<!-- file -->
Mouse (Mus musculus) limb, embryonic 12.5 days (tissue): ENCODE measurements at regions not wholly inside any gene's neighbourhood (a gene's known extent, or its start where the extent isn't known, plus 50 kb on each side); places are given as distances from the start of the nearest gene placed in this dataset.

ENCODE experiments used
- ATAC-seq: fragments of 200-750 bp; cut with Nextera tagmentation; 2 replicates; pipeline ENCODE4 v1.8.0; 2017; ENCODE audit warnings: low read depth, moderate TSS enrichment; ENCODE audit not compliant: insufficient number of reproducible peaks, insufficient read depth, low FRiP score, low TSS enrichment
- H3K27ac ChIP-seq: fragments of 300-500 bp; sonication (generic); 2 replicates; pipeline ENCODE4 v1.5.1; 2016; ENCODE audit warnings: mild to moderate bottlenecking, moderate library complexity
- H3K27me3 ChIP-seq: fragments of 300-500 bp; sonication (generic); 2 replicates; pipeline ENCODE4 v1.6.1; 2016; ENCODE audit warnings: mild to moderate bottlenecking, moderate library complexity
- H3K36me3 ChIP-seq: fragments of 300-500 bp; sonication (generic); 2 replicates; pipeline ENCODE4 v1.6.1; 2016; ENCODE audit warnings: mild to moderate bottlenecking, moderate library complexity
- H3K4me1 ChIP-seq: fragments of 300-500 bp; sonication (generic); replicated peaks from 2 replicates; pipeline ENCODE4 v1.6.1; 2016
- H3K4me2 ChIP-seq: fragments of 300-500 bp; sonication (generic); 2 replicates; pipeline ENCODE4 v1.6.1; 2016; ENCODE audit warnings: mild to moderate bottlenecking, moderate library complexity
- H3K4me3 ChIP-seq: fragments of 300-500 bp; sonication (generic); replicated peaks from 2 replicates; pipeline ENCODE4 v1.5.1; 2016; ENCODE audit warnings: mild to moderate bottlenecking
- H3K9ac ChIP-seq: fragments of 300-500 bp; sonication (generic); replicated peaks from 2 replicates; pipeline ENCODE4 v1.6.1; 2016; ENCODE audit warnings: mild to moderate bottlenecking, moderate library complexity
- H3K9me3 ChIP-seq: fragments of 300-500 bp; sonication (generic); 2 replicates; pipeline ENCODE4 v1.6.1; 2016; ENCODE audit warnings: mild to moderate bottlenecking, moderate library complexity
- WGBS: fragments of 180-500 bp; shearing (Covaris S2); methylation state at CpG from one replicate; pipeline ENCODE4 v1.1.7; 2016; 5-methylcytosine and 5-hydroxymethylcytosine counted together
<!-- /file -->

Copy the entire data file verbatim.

Mouse (Mus musculus) limb, embryonic 12.5 days (tissue): ENCODE measurements at regions not wholly inside any gene's neighbourhood (a gene's known extent, or its start where the extent isn't known, plus 50 kb on each side); places are given as distances from the start of the nearest gene placed in this dataset.

ENCODE experiments used
- ATAC-seq: fragments of 200-750 bp; cut with Nextera tagmentation; 2 replicates; pipeline ENCODE4 v1.8.0; 2017; ENCODE audit warnings: low read depth, moderate TSS enrichment; ENCODE audit not compliant: insufficient number of reproducible peaks, insufficient read depth, low FRiP score, low TSS enrichment
- H3K27ac ChIP-seq: fragments of 300-500 bp; sonication (generic); 2 replicates; pipeline ENCODE4 v1.5.1; 2016; ENCODE audit warnings: mild to moderate bottlenecking, moderate library complexity
- H3K27me3 ChIP-seq: fragments of 300-500 bp; sonication (generic); 2 replicates; pipeline ENCODE4 v1.6.1; 2016; ENCODE audit warnings: mild to moderate bottlenecking, moderate library complexity
- H3K36me3 ChIP-seq: fragments of 300-500 bp; sonication (generic); 2 replicates; pipeline ENCODE4 v1.6.1; 2016; ENCODE audit warnings: mild to moderate bottlenecking, moderate library complexity
- H3K4me1 ChIP-seq: fragments of 300-500 bp; sonication (generic); replicated peaks from 2 replicates; pipeline ENCODE4 v1.6.1; 2016
- H3K4me2 ChIP-seq: fragments of 300-500 bp; sonication (generic); 2 replicates; pipeline ENCODE4 v1.6.1; 2016; ENCODE audit warnings: mild to moderate bottlenecking, moderate library complexity
- H3K4me3 ChIP-seq: fragments of 300-500 bp; sonication (generic); replicated peaks from 2 replicates; pipeline ENCODE4 v1.5.1; 2016; ENCODE audit warnings: mild to moderate bottlenecking
- H3K9ac ChIP-seq: fragments of 300-500 bp; sonication (generic); replicated peaks from 2 replicates; pipeline ENCODE4 v1.6.1; 2016; ENCODE audit warnings: mild to moderate bottlenecking, moderate library complexity
- H3K9me3 ChIP-seq: fragments of 300-500 bp; sonication (generic); 2 replicates; pipeline ENCODE4 v1.6.1; 2016; ENCODE audit warnings: mild to moderate bottlenecking, moderate library complexity
- WGBS: fragments of 180-500 bp; shearing (Covaris S2); methylation state at CpG from one replicate; pipeline ENCODE4 v1.1.7; 2016; 5-methylcytosine and 5-hydroxymethylcytosine counted together